“Despite the introduction of congestion charging after hours and at weekends, private car use in the congestion charging zone is only four per cent below average.
“As e-commerce demand remains high and businesses begin to reopen, large good vehicle (LGVs) traffic increased to eight per cent below pre-crisis levels. In contrast, use of private hire vehicles (PHVs) remains low, at 43 per cent below.”
The report also highlighted the different impact of lockdown measures on consumer spending – and by implication, travel patterns – in the city centre and the town centres elsewhere in the capital.
“Within London, continued remote working has generated an uneven economic recovery,” it said.
“Insights from Mastercard’s Recovery Insights initiative on retail sales in a sample of London’s town centres shows that central London saw the steepest fall in the aggregate number of transactions across all categories during the first wave of the pandemic and the slowest recovery since the reopening of stores.
“In what is usually a peak season for central London’s economy, transaction volume for grocery and apparel shops in mid-July were down by 60 per cent compared to January 2020, and 80 per cent for restaurants.
“This is in stark contrast with smaller town centres (defined as those with relatively fewer transactions before the pandemic) such as Southall or East Ham.
“There, grocery spending remained at its usual level throughout the pandemic, while apparel and eating out transactions had already returned to or surpassed their pre-crisis level by July.”
The report continued: “In larger town centres such as Stratford, Ealing, Bromley and Orpington, the picture is more mixed with number of transactions running at about a third lower in July than in January 2020.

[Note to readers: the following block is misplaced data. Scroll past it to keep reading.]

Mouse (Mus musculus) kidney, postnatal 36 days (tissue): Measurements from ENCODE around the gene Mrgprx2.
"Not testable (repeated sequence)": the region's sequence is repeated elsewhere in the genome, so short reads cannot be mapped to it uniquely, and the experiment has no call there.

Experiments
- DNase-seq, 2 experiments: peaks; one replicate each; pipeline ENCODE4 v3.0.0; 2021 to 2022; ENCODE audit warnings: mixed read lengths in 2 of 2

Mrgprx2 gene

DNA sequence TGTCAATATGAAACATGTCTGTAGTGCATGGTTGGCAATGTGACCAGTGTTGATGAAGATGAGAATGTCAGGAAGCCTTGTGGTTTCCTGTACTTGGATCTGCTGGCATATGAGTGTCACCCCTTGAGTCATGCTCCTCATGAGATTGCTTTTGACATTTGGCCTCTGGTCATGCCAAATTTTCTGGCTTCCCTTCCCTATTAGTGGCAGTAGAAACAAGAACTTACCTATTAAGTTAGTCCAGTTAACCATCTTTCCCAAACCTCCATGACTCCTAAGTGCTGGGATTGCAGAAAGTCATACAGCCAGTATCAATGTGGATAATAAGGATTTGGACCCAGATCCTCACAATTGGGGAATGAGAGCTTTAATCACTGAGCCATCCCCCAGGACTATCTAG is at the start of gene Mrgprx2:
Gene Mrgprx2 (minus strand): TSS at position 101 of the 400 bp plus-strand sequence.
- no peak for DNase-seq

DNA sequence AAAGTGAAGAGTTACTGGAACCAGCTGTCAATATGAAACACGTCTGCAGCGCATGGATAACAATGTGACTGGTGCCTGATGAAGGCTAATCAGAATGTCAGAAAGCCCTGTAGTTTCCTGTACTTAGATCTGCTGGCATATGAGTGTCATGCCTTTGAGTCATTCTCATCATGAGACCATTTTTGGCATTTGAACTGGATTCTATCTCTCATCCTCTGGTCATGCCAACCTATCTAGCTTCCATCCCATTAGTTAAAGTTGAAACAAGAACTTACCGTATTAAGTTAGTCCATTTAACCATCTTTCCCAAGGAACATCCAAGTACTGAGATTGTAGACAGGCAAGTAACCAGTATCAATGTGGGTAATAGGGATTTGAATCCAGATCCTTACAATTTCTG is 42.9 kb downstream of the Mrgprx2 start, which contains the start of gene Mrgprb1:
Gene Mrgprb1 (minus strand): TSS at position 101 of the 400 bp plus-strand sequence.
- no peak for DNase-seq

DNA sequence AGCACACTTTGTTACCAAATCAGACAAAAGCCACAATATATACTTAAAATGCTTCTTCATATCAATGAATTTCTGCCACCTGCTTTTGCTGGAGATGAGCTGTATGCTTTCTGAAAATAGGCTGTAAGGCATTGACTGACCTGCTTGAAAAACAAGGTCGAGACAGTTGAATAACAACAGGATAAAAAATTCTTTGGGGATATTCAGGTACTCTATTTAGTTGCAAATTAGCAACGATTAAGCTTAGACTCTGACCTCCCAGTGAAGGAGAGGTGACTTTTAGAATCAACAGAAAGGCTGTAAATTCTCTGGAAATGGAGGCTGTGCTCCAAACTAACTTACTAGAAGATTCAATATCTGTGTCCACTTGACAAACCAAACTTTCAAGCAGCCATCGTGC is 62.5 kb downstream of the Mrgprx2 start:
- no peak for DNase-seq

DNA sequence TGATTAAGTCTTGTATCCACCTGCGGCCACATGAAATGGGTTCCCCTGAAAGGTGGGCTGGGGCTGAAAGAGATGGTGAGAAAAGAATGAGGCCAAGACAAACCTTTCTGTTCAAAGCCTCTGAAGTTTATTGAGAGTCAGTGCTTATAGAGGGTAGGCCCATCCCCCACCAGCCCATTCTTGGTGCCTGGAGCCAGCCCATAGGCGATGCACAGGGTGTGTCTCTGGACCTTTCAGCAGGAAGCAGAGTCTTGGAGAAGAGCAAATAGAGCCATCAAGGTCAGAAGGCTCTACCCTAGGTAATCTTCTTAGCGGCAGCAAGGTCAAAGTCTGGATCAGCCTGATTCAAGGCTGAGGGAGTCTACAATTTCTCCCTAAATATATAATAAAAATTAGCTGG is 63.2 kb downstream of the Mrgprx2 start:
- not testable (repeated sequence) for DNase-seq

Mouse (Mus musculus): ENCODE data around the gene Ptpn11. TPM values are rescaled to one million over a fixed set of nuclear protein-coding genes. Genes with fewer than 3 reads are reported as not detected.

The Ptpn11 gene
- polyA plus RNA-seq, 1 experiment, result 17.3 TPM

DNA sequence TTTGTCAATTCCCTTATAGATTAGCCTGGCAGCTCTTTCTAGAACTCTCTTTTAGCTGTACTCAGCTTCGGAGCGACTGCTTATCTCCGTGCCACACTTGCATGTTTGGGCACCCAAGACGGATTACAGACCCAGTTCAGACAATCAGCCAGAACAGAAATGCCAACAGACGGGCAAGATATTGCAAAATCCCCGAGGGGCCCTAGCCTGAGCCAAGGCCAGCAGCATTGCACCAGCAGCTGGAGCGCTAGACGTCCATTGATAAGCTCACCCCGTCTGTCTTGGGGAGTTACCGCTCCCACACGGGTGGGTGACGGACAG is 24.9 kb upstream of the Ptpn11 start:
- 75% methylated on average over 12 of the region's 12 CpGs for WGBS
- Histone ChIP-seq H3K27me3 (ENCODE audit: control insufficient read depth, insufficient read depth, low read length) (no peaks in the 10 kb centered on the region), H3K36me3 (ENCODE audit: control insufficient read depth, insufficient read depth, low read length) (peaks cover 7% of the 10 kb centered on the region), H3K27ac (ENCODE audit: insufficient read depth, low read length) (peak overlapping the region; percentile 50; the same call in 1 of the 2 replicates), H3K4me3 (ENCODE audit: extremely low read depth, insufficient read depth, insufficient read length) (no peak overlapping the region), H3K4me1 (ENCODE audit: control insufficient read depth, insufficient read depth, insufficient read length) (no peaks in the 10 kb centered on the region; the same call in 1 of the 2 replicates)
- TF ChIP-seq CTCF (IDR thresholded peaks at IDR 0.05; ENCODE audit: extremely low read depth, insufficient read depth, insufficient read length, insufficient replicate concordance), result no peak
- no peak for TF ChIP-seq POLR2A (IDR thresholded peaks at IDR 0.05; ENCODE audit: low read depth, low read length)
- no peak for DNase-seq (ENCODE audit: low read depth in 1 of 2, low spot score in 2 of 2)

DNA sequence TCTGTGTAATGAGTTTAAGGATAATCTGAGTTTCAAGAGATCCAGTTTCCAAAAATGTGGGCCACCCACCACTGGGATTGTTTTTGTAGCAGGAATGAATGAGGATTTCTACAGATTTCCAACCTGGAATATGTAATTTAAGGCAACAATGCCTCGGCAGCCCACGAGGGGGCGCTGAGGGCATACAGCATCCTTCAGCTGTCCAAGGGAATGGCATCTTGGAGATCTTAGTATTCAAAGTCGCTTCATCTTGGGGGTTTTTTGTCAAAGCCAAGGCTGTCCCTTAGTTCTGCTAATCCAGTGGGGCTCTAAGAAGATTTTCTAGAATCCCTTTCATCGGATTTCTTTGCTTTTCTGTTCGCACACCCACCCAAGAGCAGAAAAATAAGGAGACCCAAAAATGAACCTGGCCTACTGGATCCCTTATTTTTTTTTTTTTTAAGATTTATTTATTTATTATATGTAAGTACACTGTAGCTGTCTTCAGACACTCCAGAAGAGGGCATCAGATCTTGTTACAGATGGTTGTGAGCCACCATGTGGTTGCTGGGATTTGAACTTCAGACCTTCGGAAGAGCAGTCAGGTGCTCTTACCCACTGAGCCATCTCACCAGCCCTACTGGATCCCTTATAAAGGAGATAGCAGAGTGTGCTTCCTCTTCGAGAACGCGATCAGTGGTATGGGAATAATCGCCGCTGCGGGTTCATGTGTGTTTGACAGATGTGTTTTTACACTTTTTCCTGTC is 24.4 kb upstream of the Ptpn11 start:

“The pandemic is clearly leading to a protracted economic crisis in central London, as shoppers and diners stay closer to home, shifting their shopping to their local town centres, and to some extent, larger ‘suburban’ centres.
“Though it has one of the fastest growing populations in the city, central London still has a relatively low residential density, meaning there are fewer residents to sustain services and businesses when visitor and commuter numbers are down.
Approximately 330,000 people live in central London, but pre-crisis, this figure would swell by as much as 80 per cent each day, as commuters, tourists and other visitors flocked to the centre,” the report added.
Simon joined road.cc as news editor in 2009 and is now the site’s community editor, acting as a link between the team producing the content and our readers. A law and languages graduate, published translator and former retail analyst, he has reported on issues as diverse as cycling-related court cases, anti-doping investigations, the latest developments in the bike industry and the sport’s biggest races. Now back in London full-time after 15 years living in Oxford and Cambridge, he loves cycling along the Thames but misses having his former riding buddy, Elodie the miniature schnauzer, in the basket in front of him.